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NRN 50: Snack attack

NRN 50: Snack attack

Between-meal munching has chains fortifying menus with mini offerings

Chain operators are responding to consumers’ cravings for convenient, satisfying treats between meals by introducing a growing assortment of snack items.

Whether they’re seeking smaller portions, portability or value, consumers are flocking to these snack items, blurring the lines between dayparts, and creating opportunities to increase guest frequency and boost check averages as add ons to existing meals.

Snacking is “one of the few bright spots in the industry,” said Bonnie Riggs, restaurant analyst for Port Washington, N.Y.-based research firm The NPD Group. “I think you’ll see a lot more innovation coming in terms of snacks. Consumers want more choices.”
Snacking has been on the rise for several years, according to Chicago-based research firm Technomic Inc. A 2010 report from the firm said 55 percent of respondents said they snack at least once each day, and 21 percent said they snack more often than they did two years ago.

Major chains, particularly those in the quick-service segment, have responded to the trend by offering a wide variety of specially designed selections that are broadening the very definition of what a snack is. Hearty mini meals, such as sliders and snack wraps, as well as frozen yogurt and even nonalcoholic drinks, are driving sales in the late morning, afternoon and post-dinner hours.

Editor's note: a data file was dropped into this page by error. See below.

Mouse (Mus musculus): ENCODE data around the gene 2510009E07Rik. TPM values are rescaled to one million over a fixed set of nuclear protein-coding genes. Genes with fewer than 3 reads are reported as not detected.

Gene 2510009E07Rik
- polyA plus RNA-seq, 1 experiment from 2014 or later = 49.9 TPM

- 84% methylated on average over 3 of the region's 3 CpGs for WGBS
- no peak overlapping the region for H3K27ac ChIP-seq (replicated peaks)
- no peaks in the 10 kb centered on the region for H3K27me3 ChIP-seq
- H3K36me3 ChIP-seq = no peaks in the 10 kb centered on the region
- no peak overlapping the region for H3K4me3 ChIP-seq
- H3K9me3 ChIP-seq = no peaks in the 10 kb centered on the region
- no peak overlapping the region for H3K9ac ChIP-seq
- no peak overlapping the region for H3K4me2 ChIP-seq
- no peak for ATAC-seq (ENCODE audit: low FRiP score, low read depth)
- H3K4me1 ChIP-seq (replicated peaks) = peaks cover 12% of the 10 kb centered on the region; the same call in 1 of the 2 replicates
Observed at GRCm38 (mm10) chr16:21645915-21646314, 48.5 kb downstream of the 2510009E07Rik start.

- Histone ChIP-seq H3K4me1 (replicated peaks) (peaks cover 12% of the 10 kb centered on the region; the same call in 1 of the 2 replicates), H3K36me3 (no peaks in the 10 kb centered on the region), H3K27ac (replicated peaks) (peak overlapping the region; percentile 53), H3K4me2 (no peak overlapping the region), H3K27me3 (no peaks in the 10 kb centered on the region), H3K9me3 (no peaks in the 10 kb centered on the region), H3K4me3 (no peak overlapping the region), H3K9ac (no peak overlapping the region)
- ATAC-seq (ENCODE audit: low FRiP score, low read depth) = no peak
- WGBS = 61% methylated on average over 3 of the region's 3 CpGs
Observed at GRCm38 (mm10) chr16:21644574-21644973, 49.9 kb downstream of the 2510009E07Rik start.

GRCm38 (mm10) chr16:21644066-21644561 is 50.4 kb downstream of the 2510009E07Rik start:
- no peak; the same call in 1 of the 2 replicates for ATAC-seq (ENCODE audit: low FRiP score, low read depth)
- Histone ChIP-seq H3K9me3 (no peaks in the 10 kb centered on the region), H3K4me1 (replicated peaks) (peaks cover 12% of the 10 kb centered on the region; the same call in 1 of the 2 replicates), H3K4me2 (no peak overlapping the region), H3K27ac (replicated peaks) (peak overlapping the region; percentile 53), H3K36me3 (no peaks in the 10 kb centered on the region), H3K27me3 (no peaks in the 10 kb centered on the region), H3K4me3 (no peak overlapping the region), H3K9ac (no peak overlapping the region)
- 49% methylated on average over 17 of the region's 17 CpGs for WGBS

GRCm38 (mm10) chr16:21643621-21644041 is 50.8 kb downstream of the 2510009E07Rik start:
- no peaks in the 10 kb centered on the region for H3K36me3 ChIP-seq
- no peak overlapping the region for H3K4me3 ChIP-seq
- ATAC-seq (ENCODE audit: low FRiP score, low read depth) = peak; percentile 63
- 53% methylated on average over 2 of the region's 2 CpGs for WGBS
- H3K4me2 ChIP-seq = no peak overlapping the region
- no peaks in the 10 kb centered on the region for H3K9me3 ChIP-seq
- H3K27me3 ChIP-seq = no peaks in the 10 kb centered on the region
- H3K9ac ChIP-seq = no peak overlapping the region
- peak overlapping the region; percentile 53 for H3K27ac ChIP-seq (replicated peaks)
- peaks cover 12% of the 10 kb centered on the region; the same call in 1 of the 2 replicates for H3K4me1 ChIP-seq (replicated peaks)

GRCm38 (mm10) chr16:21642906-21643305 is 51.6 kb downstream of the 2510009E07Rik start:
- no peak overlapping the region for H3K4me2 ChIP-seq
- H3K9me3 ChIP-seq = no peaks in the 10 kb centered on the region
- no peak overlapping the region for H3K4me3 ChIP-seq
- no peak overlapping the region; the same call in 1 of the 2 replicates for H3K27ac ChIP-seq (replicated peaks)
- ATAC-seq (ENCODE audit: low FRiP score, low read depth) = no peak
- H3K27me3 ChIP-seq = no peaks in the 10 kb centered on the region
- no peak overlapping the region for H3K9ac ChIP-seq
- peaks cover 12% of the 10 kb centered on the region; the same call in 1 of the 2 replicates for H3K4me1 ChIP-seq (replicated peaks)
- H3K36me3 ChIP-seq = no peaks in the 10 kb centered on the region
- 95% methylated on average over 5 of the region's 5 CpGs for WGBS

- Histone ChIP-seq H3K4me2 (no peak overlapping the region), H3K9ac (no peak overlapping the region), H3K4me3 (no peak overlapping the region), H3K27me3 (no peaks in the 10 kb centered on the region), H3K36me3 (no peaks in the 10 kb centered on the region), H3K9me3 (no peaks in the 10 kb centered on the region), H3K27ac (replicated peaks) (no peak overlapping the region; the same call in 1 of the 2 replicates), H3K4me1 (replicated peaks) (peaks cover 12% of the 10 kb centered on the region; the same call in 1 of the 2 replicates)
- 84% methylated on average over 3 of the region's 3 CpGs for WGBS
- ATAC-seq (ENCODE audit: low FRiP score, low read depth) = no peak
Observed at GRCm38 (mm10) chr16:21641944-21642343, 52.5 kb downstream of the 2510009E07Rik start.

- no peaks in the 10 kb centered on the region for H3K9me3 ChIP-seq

In fact, menu items described using the words “snack,” “snackable” or “snacker” have increased 170 percent since 2007, according to research firm Mintel.

Since KFC first introduced its miniature “Snacker” selections about five years ago, quick-service chains have been cashing in on the mini sandwich craze; KFC’s sandwich, now available in four flavors, has spawned an army of mini sandwiches and wraps.

McDonald’s, for example, has continued to expand its Snack Wrap line in recent months. It now features more than half a dozen varieties, including three Angus beef versions. Last fall the Oak Brook, Ill.-based chain cited the Angus offerings as a key sales driver in the U.S. market.

Portable sandwiches, mini burgers and wraps also have appeared on the menus at Wendy’s, Dairy Queen and Jack in the Box, among others.

Meanwhile, beverage chains are encouraging snackers to get their between-meal fixes with coffees, smoothies and other nonalcoholic drinks. Starbucks, for example, last year began offering “Treat Receipts,” good for a discounted coffee drink after 2 p.m. on the day of purchase.

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